In part one of, Why New Year’s Diet & Fitness Resolutions Never Work (and what to do Instead) I discussed,
In part two of today’s post (the conclusion) I’ll talk about,
Here’s a link to my Facebook page if the video isn’t available.
Let’s take a moment to become present. I want you to take a slow, deep breath, now. Inhale through the nostrils and then hold it for a moment. Now, slowly exhale. Let’s do that one more time.
Now, think about your life. Think about how your day started. Do you remember how you felt when you woke up? What did you eat for breakfast? Did you even eat breakfast?
We’re busy. We’re tired. We’re rushed. Most of us live our lives at 100 km/h speeding through decision after decision.
Who has “enough time?”
We’re focused on so many things — problems at work, your kids, or the news. There are so many things demanding our attention and this is what causes decision fatigue. At the end of the day most of us are exhausted and just say “screw it” to cooking a healthy meal or having a workout.
Does this sound like you?
What is decision fatigue?
Simple put, the more decisions you have to make in a day, the more difficult it becomes to make the good choices later in the day. Your decision-making ability shuts down.
How you can manage decision fatigue to improve your health
Let’s say you’re trying to lose weight. If a particular food is not in your proximity you can’t eat it. No willpower is required to not eat those chips or ice cream because it’s not there to eat.
Simplicity makes behavioural change easier
When you use these strategies to create more simplicity and reduce daily decision-making, it’s far easier to stick to your healthy habits without having to think or worry about completing them.
I like what author, Gay Hendrick, refers to as “Einstein Time” in his book, The Big Leap, which means that time is simply a concept and we create our own time.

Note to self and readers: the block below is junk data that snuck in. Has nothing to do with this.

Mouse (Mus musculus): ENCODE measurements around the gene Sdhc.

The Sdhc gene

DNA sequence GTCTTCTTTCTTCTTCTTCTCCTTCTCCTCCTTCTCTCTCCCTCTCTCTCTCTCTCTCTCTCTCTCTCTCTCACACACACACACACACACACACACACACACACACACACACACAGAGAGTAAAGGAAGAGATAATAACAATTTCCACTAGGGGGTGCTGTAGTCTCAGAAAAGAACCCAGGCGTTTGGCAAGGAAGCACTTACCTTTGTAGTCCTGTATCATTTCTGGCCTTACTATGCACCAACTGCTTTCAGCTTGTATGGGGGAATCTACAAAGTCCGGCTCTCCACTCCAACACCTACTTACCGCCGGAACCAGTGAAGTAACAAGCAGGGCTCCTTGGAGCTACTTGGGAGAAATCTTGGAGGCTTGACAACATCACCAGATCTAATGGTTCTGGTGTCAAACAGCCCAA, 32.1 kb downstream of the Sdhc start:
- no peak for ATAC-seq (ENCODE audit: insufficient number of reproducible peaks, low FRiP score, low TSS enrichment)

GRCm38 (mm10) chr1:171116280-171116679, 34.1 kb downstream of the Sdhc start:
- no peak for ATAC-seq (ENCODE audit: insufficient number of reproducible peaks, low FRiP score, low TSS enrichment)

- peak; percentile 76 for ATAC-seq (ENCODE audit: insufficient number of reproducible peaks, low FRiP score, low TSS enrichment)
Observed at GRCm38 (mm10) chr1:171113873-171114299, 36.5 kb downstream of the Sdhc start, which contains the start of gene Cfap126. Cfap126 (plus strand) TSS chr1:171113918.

We decide and chose what to spend time on, thus we are not limited by time. The limitation or scarcity of time is also a mental construct.
While time is simply a concept, what’s more important is connecting with and identifying our drives and motivations that will help us prioritize the actions and habits that will improve our wellbeing and help us to achieve our goals and vision.
When we convince ourselves that we don’t have enough time to do something it’s either a result of fear, self-judgment, or procrastination.
We often procrastinate because of a lack of vision, which is not having a clear understanding of the changes that need to happen.
So going back to what I spoke about earlier, if you were to prioritize cooking meals in bulk you would be more effectively managing your time and creating a structure (a meal plan) for you week. This means fewer big decisions and no need for procrastination because having prepared meals means you can now easily support your healthy eating behaviour.
To change you need to first want to change.
Then you need a goal or a vision, both of which require an action plan that may consist of various projects or tasks that will support the desired outcome.
When we work together, part of the deep coaching experience is to get “emotionally clear and connected” to what you most want, and your WHY for wanting to achieve your desired goal.
Without a deep emotional resonance, there is little power or energy to drive your motivation in the tough times.
If you want to make 2017 a healthier, better year, and want to learn more about my one-on-one transformative coaching, or my year-long structured nutrition program, simply fill out the form below to book a complimentary 90-minute discovery call with me.